Not every workers’ comp claim requires you to take time off of work. Sometimes, you can receive treatment on the day of your injury and be back at work the very next day. Other times, your duties at work may be adjusted to accommodate your recovery.
No matter what you’re dealing with, our guide should be able to help. Let’s get started!
Who Decides Whether or Not I Stay at Work?
When you sustain an injury at work, many people will cooperate with you to determine the best course of action. Ultimately, the decision on whether or not you can stay at work is made by a few different people. They include:
- Your doctor
- Your supervisor or manager
- Your workers’ comp claim administrator
- Your attorney (if you choose to retain one)
Having an attorney can be instrumental to ensuring everyone is on the same page. All parties involved must communicate extensively about your work environment, your medical condition, and the kinds of work you are capable of doing after your injury.
These same principles apply even if you take some time off before returning.
Adjustments for Recovery
If you are cleared to keep working or return to work, your physician and claim administrator must clearly define what you can and cannot do. Anything you cannot do is considered a “work restriction.” For example, if you can no longer lift heavy objects, you may have a work restriction that forbids you from lifting over 25 pounds, and your job description should be changed accordingly.
Sometimes, adjustments must be made within your working environment. If you have carpal tunnel, for instance, your employer may have to provide you with a special mouse pad before requiring you to work.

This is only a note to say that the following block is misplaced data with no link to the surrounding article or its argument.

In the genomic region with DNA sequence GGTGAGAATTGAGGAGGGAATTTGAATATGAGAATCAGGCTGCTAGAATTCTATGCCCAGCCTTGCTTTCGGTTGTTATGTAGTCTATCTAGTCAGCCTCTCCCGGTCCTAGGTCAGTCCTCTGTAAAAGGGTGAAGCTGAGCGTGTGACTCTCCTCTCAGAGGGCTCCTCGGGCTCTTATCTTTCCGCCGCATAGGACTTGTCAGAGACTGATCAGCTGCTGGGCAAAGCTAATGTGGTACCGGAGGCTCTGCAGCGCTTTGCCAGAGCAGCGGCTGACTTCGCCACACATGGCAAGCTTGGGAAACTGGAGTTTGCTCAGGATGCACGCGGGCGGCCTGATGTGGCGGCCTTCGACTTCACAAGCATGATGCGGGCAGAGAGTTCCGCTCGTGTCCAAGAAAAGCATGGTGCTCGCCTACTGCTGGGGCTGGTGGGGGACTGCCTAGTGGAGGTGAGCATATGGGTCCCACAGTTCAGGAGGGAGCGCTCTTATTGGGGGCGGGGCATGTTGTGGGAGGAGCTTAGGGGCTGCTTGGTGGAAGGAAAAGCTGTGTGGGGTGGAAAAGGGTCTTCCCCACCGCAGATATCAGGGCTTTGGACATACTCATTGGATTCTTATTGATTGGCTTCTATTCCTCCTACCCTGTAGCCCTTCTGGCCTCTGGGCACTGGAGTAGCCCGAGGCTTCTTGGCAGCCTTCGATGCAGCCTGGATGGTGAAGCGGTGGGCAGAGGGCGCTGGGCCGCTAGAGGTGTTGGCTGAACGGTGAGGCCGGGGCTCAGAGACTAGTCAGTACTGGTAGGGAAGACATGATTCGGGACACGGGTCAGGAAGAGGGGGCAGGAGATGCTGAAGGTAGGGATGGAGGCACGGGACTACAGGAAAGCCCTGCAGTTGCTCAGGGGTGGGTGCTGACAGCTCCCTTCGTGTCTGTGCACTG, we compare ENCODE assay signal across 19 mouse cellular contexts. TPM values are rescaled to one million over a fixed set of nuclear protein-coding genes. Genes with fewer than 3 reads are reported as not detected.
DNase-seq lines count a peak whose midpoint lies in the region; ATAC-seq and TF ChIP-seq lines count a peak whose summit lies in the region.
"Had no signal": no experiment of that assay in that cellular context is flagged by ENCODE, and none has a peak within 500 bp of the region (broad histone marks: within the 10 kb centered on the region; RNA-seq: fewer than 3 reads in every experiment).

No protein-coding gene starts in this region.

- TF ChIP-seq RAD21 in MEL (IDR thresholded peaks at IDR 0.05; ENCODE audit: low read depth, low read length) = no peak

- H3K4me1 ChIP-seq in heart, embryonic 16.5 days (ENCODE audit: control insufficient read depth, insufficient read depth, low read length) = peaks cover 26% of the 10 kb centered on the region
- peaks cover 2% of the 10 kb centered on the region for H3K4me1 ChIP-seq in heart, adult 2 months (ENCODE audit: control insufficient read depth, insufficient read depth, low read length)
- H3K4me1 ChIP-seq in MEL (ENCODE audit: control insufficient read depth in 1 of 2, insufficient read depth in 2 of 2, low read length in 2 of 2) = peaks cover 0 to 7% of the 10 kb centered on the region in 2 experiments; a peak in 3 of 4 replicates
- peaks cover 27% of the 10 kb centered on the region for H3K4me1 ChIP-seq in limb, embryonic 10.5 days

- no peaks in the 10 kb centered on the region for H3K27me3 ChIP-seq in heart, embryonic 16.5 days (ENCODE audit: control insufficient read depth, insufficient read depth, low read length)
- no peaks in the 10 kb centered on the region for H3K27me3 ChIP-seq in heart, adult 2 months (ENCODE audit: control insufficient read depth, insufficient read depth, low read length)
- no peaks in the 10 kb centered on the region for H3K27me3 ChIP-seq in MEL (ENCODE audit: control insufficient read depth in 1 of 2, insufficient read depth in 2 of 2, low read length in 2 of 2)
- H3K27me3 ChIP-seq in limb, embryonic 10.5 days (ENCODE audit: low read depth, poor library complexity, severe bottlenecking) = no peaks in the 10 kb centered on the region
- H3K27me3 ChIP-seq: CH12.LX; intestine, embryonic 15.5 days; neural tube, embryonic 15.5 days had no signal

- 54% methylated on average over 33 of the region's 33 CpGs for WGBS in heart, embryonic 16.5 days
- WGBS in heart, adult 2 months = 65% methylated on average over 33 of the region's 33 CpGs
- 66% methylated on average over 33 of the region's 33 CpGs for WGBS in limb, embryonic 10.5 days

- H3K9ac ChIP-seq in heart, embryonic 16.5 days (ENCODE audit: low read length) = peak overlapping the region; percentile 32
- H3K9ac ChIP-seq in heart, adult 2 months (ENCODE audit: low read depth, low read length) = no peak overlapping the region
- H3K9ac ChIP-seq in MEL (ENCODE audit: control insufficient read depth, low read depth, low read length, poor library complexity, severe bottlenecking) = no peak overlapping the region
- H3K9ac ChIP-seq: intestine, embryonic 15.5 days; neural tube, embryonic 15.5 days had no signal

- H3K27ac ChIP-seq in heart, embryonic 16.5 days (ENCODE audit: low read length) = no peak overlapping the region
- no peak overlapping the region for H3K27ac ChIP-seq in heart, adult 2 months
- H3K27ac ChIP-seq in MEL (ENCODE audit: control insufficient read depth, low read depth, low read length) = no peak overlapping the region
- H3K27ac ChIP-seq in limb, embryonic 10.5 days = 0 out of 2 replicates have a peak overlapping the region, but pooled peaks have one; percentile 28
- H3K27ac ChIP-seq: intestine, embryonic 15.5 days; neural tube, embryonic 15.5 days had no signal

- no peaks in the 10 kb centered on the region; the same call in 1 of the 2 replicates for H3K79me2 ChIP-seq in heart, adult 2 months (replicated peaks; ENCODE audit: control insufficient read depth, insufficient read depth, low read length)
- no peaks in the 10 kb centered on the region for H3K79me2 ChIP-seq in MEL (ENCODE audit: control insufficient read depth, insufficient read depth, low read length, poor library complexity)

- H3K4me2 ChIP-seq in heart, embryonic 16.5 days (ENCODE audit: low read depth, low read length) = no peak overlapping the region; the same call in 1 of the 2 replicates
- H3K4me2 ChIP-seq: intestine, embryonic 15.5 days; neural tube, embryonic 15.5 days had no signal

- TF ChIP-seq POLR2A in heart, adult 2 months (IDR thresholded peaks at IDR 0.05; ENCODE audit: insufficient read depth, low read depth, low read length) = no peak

If your employer is not able to, or refuses to accommodate you, you will not be required to perform your previous job.
Returning Without Restrictions
If you return to work without restrictions, your employer is required to give you the same job and pay you had before you were injured. Without work restrictions from a physician or claim administrator; however, you must accept this job and all its duties, and you can be penalized for refusing to work.
What Can I Do if My Work Restrictions Are Violated?
If you do return to work with restrictions, you are allowed to reject any tasks that violate them. Be sure to show your employer your doctors’ note and document your refusal in writing.
In the event that your employer retaliates, you are protected under California Labor Code section 132a, which forbids discrimination against injured workers. An attorney may be able to help you enforce this.
If your employer cannot meet your restrictions and does not have work for you, you should be covered under temporary disability benefits.
Can I Go Back to Work Without a Full Recovery?
If your injury results in a permanent disability, your employer can choose whether or not to offer you work. If they do, the work should be modified to accommodate your work restrictions or provided as an alternative to your previous position. If they do not, you should receive a “voucher” that makes you eligible for permanent disability benefits.
What If My Employer Is Not Cooperating?
Returning to work after an injury can be difficult, and employers don’t always follow the rules. To keep everyone honest and protect themselves, some injured workers choose to hire an attorney.
At the Law Offices of Andrew B. Shin, we have more than 25 years navigating workers’ comp claims and are confident in our ability to stand up for your rights.